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Leadwire management


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#1 Tex

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Posted 10 May 2019 - 05:50 PM

So, I suck at mounting bodies and I suck at lead-wire management. Managing the lead-wires on a retro Can-Am isn't too big a problem since I have the whole width of a Can-Am body to work under. But I'm currently building a wide JK Indycar and there isn't as much room to work within under the nose of an Indycar. I'd prefer for the lead-wires to not rub against the body and cause the body to "deflect" when the guide flag gets turned. I played around with this situation today and seemed to get better results if I didn't run the lead-wires through the on-board wire retainer built into the chassis. I seemed to get best results by looping the wire in a large loop way back towards the motor BUT as I worked the guide flag back and forth, the loop tended to work it's way forward to the point it may begin rubbing on the body(all "testing" was done with the body off, so I could see how the wire reacted when the guide flag was turned back and forth). Any and all suggestions are appreciated; thanks in advance.


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#2 Pablo

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Posted 10 May 2019 - 06:11 PM

Is this the chassis you mean?

 

IMG_2190.JPG

 

We race them with these bodies also, so I feel your pain as far as not having a lot of real estate to work with

 

post-1512-0-39620400-1543795806.jpg

 

I'll throw some things at you and you decide what sticks for you:

 

-There are a million ways to manage wires - keep experimenting until you find what works - different wires behave differently - every car is a special case - what works with one type wire may not work with another

 

-Try smaller loops. Try the Buena Park "kink" method- perfect for tight spaces where loops won't fit. Try it like my photo

 

-Try different angles where the wires solder to the clips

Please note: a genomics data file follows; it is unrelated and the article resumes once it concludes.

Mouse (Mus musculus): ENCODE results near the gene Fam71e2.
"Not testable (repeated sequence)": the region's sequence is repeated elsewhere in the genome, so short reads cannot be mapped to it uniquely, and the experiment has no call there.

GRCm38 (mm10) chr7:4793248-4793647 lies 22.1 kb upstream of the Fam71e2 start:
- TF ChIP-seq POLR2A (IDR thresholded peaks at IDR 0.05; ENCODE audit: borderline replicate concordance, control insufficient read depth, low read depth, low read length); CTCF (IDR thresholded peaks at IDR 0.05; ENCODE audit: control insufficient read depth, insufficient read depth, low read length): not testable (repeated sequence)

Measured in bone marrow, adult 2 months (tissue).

-Remove clip from flag, rotate it one revolution, reinstall, check. If it improves it, do it to the other side. If it makes it worse, rotate it back where it was, and add a turn the other direction then try it. Sometimes even two revolutions are needed. 

 

-Try making the loops with the wire exiting above the loop, and below the loop, to see what works best

 

I've been known to spend hours finding the perfect wire/flag interaction. On a scale car you want a fairly gentle self-centering return action. Keep working it, Tex, it's worth it.


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#3 Phil Beukema

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Posted 10 May 2019 - 07:18 PM

Maybe this would work?

 

0510191710_resized.jpg


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#4 Racer36

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Posted 10 May 2019 - 07:33 PM

I saw this method online recently. Looks really effective.

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#5 MSwiss

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Posted 10 May 2019 - 07:36 PM

We raced those cars for a little bit.

 

I seemed to remember the stock holder worked fine, but not with the stock set-up.

 

You went though thru the front and looped it around, more or less like Phil B shows, and sort of like Dennis's.